Workers who specialize in artificial intelligence also saw big jumps in demand for their expertise.
Dentists and patients alike want to know how to make dental work less traumatic — and one possible solution may be to combine it with virtual reality. That’s why researchers in the UK enlisted 80 people who needed a cavity filled or a tooth pulled, and separated them into three groups. They gave the first two groups VR headsets, but not the unlucky third control group.
The VR groups either got to explore a beach or navigate a city. The people in the control group just stared at the ceiling while the dentist yanked on their teeth. (Everyone in the study got pain meds or sedation if they needed it.) Patients were surveyed both immediately after their appointments, and a week later.
The resurgence of virtual reality is still in its infancy, and while we do have very good VR headsets such as the Oculus Rift and PlayStation VR, in other areas the tech is still severely lacking. Take interaction, for example, it’s very difficult to convey touching something in the virtual world with physical feedback. But what if you could interact with real world objects that appear in the virtual world?
Disney Research decided to carry out just such an experiment by asking the question: can you catch a real ball in virtual reality? The good news is, yes you can, but there’s a number of prerequisites to achieving such a simple task.
Driven by lower prices, new devices and an expanding array of content, the market size of virtual and augmented reality headsets is being propelled at a breakneck pace.
Total VR and AR headset shipments will see explosive growth from 10 million units last year to 99 million units in four years, based on a new tracking report.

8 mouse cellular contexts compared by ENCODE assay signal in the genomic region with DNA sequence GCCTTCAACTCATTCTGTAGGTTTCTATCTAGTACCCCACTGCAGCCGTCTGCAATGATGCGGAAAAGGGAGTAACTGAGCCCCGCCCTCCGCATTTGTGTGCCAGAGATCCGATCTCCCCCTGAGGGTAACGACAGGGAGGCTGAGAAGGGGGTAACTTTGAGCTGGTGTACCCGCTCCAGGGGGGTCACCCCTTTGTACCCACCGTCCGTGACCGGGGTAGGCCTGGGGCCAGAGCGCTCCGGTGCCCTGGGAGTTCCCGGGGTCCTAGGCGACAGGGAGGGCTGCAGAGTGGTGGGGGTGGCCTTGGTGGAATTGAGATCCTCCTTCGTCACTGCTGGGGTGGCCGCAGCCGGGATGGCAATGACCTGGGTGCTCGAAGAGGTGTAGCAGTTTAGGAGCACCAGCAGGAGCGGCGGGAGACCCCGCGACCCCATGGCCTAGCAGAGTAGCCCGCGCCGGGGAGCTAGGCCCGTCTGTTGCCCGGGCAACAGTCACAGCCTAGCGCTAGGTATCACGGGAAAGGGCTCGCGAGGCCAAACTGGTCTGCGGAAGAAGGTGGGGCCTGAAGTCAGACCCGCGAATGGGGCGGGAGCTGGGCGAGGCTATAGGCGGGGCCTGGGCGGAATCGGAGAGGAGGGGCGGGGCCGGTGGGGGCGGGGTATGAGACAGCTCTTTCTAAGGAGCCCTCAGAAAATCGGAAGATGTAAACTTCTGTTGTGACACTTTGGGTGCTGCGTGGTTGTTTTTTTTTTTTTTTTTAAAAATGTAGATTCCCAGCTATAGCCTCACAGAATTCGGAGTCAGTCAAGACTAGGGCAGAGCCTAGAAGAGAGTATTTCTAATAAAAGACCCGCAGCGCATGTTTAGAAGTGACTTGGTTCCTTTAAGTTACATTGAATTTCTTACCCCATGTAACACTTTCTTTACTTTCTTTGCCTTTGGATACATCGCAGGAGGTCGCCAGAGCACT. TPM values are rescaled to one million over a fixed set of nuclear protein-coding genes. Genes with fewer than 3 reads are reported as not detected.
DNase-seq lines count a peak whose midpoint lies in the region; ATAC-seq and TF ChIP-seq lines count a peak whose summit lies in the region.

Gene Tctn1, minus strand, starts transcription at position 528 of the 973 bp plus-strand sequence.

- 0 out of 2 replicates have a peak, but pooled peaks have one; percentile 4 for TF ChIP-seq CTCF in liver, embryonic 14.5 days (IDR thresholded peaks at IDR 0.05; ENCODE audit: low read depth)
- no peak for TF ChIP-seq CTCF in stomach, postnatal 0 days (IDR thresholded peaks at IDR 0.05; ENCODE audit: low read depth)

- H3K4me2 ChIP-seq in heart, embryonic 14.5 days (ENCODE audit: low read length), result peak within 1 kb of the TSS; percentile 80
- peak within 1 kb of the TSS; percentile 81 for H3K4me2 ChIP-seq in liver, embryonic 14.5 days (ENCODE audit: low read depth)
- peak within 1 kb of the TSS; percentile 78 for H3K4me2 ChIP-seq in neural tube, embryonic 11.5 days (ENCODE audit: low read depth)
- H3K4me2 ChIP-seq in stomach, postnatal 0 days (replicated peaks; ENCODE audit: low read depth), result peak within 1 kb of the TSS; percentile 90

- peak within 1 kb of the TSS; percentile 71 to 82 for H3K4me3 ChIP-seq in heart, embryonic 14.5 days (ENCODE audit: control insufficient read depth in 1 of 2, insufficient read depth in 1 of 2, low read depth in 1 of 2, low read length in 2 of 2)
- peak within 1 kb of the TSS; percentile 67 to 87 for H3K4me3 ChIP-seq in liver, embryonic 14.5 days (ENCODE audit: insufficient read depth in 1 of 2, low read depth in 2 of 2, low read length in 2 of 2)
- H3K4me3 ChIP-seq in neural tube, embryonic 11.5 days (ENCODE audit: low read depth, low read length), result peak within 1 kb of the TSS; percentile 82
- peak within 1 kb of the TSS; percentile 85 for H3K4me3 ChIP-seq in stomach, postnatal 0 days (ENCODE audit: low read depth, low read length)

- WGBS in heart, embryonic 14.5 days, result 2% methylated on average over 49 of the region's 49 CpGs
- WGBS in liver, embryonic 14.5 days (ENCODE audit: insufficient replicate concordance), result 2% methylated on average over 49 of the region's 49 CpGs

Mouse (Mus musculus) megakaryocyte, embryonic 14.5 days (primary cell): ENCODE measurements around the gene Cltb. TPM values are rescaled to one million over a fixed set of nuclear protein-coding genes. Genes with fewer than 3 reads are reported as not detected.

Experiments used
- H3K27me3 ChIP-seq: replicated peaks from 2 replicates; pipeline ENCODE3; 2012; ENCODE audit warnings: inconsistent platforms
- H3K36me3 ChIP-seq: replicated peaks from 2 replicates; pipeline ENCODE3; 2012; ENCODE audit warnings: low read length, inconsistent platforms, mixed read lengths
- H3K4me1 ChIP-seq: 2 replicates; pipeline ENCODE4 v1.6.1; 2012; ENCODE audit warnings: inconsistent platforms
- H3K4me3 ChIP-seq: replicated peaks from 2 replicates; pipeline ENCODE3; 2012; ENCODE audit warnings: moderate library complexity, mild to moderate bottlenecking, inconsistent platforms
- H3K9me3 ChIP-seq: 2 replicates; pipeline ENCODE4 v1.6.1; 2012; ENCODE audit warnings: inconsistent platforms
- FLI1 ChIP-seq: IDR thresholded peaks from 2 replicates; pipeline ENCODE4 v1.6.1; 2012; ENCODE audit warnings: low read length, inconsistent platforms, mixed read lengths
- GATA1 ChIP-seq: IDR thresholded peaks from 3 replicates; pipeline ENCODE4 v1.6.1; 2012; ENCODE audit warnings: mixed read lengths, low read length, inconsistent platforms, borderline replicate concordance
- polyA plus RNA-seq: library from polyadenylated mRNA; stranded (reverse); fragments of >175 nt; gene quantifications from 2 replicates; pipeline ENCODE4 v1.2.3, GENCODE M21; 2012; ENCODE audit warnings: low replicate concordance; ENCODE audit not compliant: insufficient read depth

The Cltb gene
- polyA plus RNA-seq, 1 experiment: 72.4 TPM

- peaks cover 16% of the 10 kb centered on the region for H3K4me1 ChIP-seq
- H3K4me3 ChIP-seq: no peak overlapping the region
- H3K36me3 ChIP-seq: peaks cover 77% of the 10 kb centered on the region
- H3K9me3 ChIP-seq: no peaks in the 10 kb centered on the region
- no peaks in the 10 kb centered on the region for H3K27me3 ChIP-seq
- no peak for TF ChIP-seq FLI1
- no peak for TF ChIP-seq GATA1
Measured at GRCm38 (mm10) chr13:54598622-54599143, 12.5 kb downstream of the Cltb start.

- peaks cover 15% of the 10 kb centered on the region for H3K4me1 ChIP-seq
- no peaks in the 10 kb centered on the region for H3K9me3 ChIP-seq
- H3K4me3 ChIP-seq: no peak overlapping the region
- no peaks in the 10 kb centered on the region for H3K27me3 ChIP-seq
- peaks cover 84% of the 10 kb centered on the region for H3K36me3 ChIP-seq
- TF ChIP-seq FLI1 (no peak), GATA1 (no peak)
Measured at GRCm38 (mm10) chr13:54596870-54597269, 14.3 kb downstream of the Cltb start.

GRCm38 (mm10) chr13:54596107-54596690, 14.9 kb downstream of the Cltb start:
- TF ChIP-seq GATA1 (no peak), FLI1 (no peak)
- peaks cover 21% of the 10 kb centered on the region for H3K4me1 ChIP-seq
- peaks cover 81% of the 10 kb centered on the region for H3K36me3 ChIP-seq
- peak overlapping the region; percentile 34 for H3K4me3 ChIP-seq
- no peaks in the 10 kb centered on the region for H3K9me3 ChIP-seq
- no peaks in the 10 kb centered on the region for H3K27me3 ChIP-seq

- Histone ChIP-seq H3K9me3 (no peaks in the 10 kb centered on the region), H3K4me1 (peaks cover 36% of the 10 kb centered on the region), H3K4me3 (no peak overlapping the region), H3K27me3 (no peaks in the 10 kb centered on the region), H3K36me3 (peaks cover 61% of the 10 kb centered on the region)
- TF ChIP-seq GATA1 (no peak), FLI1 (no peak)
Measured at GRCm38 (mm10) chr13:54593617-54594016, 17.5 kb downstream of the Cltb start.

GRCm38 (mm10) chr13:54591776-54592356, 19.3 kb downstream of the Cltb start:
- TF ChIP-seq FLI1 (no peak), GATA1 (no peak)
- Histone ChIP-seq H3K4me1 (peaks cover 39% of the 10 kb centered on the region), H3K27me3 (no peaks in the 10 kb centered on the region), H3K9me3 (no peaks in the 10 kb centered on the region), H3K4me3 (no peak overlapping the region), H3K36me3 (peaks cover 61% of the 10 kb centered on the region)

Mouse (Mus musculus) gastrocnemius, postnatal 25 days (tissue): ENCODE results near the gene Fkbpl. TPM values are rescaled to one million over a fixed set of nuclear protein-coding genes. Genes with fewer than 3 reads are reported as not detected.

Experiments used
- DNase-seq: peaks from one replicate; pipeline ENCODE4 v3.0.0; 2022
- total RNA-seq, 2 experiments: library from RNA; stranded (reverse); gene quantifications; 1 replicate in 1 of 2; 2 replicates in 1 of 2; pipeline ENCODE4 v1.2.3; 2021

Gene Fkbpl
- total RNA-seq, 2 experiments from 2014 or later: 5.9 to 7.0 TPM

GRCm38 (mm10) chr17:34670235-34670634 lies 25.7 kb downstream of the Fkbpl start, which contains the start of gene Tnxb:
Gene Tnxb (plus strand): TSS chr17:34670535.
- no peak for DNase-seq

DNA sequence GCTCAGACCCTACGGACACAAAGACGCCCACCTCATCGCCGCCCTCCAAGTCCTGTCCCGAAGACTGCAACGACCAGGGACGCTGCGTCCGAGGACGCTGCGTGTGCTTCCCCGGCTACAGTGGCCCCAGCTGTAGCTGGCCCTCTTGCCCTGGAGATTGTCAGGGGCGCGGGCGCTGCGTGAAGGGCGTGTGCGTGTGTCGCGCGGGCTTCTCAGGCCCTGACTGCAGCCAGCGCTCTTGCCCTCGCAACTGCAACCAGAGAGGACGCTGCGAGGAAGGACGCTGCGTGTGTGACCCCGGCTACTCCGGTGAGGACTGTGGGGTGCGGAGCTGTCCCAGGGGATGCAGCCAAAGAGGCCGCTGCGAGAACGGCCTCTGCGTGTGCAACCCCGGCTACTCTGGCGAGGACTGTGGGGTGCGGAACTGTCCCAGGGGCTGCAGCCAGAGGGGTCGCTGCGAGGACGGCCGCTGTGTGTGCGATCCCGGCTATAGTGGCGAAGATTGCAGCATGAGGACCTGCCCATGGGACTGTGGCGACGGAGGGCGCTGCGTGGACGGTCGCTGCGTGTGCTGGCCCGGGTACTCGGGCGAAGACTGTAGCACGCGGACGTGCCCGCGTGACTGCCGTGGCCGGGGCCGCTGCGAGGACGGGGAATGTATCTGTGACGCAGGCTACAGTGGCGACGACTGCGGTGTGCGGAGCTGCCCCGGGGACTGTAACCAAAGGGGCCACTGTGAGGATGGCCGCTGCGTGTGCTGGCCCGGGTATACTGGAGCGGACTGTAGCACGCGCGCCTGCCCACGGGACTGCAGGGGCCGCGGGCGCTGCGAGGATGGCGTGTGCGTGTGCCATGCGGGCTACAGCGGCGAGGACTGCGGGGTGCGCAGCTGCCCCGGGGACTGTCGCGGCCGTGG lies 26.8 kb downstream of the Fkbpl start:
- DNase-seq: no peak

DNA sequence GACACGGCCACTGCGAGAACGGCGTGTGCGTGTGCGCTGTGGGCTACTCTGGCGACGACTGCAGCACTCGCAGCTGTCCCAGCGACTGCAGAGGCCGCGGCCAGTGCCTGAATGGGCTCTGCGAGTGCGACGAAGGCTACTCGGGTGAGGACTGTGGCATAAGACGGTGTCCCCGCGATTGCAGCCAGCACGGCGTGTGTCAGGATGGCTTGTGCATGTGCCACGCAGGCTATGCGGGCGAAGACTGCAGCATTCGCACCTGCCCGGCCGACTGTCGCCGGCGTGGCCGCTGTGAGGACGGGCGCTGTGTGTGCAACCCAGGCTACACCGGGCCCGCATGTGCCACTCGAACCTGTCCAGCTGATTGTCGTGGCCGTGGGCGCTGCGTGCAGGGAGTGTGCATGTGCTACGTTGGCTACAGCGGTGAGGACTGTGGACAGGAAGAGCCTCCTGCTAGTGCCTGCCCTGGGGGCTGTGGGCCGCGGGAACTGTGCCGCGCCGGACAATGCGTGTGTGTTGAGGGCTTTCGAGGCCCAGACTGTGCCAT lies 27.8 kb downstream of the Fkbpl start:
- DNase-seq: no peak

The virtual and augmented reality headset market will grow 58% a year for the next five years, according to the new International Data Corporation Worldwide Quarterly Augmented and Virtual Reality Headset Tracker.
If you’ve ever watched someone wear and use a VR headset, you know how odd they look with a high-tech blindfold on. That’s not good for demonstrating the emerging technology, especially while it still has a lot to prove before it enters the mainstream.
Realistic visuals and audio are essential to shaping an immersive virtual reality (VR) experience. But these researchers from the National University of Singapore believe VR shouldn’t just cater to sight and sound. For the ultimate VR experience, other senses should come into play as well.
Last year, Nimesha Ranasinghe and his team demonstrated how electrodes can be used to add a sense of taste to VR. Their latest accessory, Ambiotherm, adds another element of realism to the experience: atmosphere.
Ever wanted to get so immersed in a virtual world that you can feel and smell it? Thanks to Koei Tecmo, you might be able to!
Koei Tecmo showed off their new cabinet, called “VR Sense” in a press conference this weekend. It’s a sturdy silver monstrosity, about the size of a dresser.
Not too long from now, entertainment is about to get as real as real life and nothing is ever going to be the same. This is happening thanks to the combination of two forces that you would never expect to overlap. Together, they form a staggeringly potent combination.
What futuristic technologies is Facebook chief executive Mark Zuckerberg interested in, besides virtual reality, laser-toting satellites and artificial intelligence? Oh, you know, telepathy. Continue reading… “Zuckerberg: The next frontier for digital communications is telepathy”
A new study that appears in the Journal of Studies on Alcohol and Drugs suggests virtual-reality therapy may help to reduce people’s craving for tobacco and alcohol.
Companies are hoping to power in a new wave of virtual reality for consumers — whether it’s the Facebook-owned Oculus Rift, Sony’s Project Morpheus, Microsoft’s Hololens or HTC-Valve’s Vive, to name a few VR devices in the works (some others: FOVE, Razer… the list goes on).
You know you shouldn’t be texting or surfing the web while walking down a crowded street or driving a car because it can be too distracting. Google Glass, Sony’s SmartEyeglass, or Microsoft HoloLens, augmented reality devices may appear to solve that problem. Continue reading… “The dangers of augmented reality”